Beyonce, Beyonce, Beyonce. We can’t keep her name out of our mouths. I have a very contradictory outlook on the corset-clad, pelvic bone-popping pop culture phenom. It’s not that I don’t enjoy Beyonce’s undeniable talent. It’s not even that I am sick of seeing this blonde-haired beauty over saturate my screen. It’s more because I don’t understand her image–what she shows us and what we think we know about her.
I don’t regard her as a role model by any means. She’s here for our entertainment. But, that’s not all she’s here for. At the end of the day, when the makeup washes off and the heels are kicked across her well-decorated bedroom, Beyonce is a woman, wife, sister, and mother among other titles. Despite the critics, she’s also a feminist. Feminism challenges inequalities in society. And don’t you think our beloved Bey does this very thing?
I came across this article about Beyonce’s brand of feminism, which includes, but is not limited to booty shaking half naked. This often-used exploration of voyeuristic female sexuality isn’t brand new. Beyonce gathers inspiration from those who came before her like Josephine Bakerand even those around her, like Madonna. But it’s the Black woman’s dips, hips and curves that exposes many critics’ discomfort of the Black woman’s physique.
In “Toward a Genealogy of Black Female Sexuality: The Problematic of Silence” Evelynn M. Hammonds states:
“Black women’s sexuality is one of the ‘unspeakable things unspoken’ of the African American experience. Black women’s sexuality is often described in metaphors of speechlessness, space, or vision; as a ‘void’ or empty space that is simultaneously ever-visible (exposed) and invisible, where black women’s bodies are always already colonized.”
Black and female. Despite Beyonce’s exponential fame and fortune, as a Black woman, she’s right beside me, representing seven percent of our marginalized population. Black women are often seen as whores who will take your man, often borrowed from the historical ideology of the caramel-skinned house slave who master always watched a little too closely. Pre-Civil War Black women were seen as sexual deviants, therefore our lynchings, rapes,and segregation were justified. We were made separate from other races. Judged on a different scale from other women. Beyonce’s familiar with this weighted judgment.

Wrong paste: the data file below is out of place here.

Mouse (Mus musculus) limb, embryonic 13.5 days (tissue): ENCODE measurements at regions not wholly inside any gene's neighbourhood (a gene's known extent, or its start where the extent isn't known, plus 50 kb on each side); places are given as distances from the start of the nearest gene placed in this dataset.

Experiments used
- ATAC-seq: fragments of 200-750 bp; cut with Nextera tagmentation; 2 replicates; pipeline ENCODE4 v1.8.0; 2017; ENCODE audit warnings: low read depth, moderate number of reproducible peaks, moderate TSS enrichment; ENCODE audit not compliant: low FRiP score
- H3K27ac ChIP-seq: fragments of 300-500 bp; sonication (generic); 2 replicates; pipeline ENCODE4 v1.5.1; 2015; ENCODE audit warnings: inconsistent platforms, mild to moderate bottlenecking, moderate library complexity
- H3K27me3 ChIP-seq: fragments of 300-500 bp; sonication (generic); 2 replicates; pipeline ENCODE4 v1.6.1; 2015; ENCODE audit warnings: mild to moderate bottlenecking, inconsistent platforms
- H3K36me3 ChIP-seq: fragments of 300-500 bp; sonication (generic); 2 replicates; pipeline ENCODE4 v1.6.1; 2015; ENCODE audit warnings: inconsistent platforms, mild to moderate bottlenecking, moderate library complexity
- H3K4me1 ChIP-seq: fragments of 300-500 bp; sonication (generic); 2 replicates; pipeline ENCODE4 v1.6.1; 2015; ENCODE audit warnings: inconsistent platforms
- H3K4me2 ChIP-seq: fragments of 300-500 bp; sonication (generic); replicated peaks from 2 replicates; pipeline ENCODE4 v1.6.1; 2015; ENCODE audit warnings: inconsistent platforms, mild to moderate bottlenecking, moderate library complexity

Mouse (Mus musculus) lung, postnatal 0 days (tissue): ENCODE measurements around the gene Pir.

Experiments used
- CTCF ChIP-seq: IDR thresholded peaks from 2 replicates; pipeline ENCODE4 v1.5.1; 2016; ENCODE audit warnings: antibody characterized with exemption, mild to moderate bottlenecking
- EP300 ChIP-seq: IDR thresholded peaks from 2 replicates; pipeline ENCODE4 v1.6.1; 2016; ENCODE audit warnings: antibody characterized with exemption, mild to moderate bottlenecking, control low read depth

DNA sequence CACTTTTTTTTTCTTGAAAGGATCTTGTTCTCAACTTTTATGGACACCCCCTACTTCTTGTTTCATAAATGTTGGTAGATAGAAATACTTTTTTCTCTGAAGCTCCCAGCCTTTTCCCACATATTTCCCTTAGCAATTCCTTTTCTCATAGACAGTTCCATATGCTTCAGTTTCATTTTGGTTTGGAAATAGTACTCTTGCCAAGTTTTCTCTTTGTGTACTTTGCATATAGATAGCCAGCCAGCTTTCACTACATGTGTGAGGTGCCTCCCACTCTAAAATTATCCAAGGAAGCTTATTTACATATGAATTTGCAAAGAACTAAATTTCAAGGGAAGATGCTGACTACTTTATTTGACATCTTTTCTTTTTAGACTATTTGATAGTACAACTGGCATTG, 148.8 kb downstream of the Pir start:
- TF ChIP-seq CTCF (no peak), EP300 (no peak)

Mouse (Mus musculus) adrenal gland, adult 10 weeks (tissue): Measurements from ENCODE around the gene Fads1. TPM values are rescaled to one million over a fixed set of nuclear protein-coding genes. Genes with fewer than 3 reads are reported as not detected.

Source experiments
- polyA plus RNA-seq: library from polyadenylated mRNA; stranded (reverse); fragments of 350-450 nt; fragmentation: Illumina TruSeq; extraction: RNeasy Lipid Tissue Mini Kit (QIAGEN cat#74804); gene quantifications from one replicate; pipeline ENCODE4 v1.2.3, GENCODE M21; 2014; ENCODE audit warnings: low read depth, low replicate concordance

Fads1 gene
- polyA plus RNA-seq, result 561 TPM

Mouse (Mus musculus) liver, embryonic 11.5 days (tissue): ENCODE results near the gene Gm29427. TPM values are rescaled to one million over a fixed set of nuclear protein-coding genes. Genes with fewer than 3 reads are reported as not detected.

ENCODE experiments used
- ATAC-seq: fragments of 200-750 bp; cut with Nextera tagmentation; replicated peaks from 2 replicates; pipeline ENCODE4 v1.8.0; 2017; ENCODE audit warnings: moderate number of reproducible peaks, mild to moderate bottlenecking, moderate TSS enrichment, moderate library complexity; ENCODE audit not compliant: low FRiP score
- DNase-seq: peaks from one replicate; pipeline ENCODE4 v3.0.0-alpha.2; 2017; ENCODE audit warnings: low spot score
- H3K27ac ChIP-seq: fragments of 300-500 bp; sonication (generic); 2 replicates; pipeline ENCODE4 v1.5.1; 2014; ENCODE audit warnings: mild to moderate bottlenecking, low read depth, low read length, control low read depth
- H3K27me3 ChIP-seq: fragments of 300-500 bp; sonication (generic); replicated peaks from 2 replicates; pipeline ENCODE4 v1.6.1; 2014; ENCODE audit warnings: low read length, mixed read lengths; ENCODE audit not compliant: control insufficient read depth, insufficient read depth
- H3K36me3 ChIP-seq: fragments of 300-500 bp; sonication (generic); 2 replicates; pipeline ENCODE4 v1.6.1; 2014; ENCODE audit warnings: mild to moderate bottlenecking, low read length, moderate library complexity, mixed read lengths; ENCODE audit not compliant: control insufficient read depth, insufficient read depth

She stands on an international pedestal, so she’s met with a microscopic criticism. From her looks to her talent to her womb and her marriage, Beyonce’s representation of feminism is like most Black women, multidimensional. But it seems society can’t let go of the old ideals of a Black woman’s sexuality.
I am an admitted critic of Beyonce as a role model. I don’t challenge her feminism at all. I am not a feminist. I love being a woman and I fight for my place in this world, but I don’t think a label like “feminist” or “womanist” needs to be used for me to feel powerful. I realize there’s an imbalance in the world between men and women, but me being a card-carrying member of this feminist movement will not change it.
Tamara Winfrey Harris praised Beyonce’s mounting success, but pondered her many, many critics’ choices to crucify her as the worst version of a feminist…ever. In fact, according to Harris, some criticisms expose society’s discomfort with the Black female form and all it’s glory and power. History is repeating itself. The only difference is that now we’re free and we have our voices and our bodies back in our own possession. So we get to do with it as we please. We’ve been trained for centuries to be ashamed of our bountiful bodies. Not anymore. Thanks to pop songs from Beyonce like, “Bootylicious,” despite however silly the lyrics, her feminist stance is clear–she loves and appreciates her curves and wants her fans to do the same. What’s funny is, I really don’t think they’re ready for Beyonce’s jelly.